Pancreatitis, or inflammation of the pancreas, occurs in two different ways. Acute pancreatitis happens suddenly, without warning. Chronic pancreatitis, on the other hand, is recurring and characterized by severe abdominal pain.
The signs and symptoms of pancreatitis can vary depending on the type of pancreatitis you have and the severity of the condition. The symptoms of acute pancreatitis usually include:
- Pain in the upper abdomen
- Pain radiating from the abdomen to the back
- Pain in the abdomen that worsens after eating
- An abdomen that is tender to touch
For those who suffer from chronic pancreatitis, symptoms usually involve:
- Upper abdominal pain
- Unexplained weight loss
- Oily stools with a foul odor
Pancreatitis and Qualifying Criteria
To determine an applicant’s eligibility, the Social Security Administration (SSA) consults the Blue Book, or guide of qualifying disabling conditions and symptoms. Unfortunately, pancreatitis is not specifically listed in the SSA’s Blue Book. However, in severe cases of pancreatitis, there may be accompanying conditions such as a digestive system disorder or an endocrine disorder. Both of which are listed in the following sections of the Blue Book:
- Section 5.0: Digestive System Disorders
- Section 9.0: Endocrine Disorders
In order to qualify based on a secondary condition that is listed in the Blue Book, you must meet the criteria that has been set forth by the SSA. For example, in the case of Pancreatic Insufficiency listed in Section 5.0 of the Blue Book, you must show proof of unexplained weight loss and malabsorption of nutrition.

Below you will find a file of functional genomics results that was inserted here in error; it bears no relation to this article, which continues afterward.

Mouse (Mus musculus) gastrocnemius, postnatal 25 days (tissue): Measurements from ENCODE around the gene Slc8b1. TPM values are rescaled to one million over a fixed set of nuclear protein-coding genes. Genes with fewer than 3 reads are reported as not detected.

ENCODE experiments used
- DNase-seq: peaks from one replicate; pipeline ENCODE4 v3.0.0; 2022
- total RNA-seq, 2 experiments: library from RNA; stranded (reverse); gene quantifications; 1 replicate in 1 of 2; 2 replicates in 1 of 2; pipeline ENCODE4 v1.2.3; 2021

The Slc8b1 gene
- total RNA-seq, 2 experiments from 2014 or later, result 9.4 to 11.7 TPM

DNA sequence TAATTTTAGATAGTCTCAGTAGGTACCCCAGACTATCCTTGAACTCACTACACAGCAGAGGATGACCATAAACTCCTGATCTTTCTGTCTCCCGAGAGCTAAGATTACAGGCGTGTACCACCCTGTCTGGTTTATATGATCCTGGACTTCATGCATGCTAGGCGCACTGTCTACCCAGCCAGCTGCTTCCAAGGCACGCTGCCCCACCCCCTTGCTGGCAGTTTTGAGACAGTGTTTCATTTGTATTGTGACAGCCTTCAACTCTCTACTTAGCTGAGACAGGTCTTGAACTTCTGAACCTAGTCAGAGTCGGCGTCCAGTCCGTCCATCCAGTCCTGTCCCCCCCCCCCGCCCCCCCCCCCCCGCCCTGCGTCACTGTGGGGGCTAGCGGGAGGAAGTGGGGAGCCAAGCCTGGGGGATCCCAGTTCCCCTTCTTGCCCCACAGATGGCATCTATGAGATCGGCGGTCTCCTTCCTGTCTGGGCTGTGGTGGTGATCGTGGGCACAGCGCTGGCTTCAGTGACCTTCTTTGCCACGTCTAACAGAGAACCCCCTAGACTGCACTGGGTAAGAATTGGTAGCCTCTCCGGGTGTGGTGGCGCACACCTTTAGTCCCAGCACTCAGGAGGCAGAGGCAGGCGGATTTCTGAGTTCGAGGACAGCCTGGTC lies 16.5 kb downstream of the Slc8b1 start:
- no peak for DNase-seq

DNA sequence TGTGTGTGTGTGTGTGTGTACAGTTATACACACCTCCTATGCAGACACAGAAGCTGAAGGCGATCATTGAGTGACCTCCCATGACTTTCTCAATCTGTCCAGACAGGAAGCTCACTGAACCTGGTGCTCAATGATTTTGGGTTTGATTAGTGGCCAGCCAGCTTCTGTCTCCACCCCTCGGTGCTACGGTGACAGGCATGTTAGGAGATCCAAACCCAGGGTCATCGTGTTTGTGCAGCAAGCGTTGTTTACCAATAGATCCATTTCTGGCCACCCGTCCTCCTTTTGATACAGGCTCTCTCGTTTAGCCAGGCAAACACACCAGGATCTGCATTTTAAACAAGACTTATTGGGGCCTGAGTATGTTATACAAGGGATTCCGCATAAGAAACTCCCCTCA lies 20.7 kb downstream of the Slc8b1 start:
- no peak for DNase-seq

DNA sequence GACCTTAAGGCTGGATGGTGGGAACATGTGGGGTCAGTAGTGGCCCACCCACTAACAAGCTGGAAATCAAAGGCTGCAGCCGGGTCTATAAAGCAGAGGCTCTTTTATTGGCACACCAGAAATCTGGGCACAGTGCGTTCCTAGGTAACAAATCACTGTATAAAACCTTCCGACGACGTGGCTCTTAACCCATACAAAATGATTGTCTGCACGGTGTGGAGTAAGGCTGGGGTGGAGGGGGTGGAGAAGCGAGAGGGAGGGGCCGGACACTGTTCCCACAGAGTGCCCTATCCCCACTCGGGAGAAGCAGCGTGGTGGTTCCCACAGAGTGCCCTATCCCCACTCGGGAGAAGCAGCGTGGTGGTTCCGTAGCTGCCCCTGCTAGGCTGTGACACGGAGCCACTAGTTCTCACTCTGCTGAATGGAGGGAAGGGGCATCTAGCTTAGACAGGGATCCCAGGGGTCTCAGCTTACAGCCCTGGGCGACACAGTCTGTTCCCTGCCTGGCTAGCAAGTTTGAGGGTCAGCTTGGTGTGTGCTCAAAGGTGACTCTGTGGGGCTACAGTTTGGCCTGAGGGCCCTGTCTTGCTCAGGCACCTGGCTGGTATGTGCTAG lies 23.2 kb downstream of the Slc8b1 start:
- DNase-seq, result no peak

If you are unable to obtain medical evidence that proves you meet the criteria of a Blue Book listing, you may still be able to qualify for Social Security Disability benefits if you can prove that your condition prevents you from performing any type of gainful work activity.
The SSA will review you residual functional capacity. If it is determined that you are unable to work due to the symptoms you are facing, you may be granted disability benefits based on a vocational allowance. You will, however, need to provide as much documentation and evidence as possible to support your claim. If you fail to do so, you may be denied and have to prove your case during a disability appeal—which can add months to the process.
The Services of a Social Security Disability Attorney
Applying for Social Security Disability benefits can often be complicated and time consuming. If you are feeling overwhelmed or confused by the process, it may be in your best interest to retain the services of a qualified Social Security Disability attorney. An attorney or advocate will be able to help you gather medical evidence and properly submit your claim to the SSA.
To learn more about consulting with a Social Security attorney or to receive a free evaluation of your Social Security Disability claim, click here.
Submitted by: Molly Clarke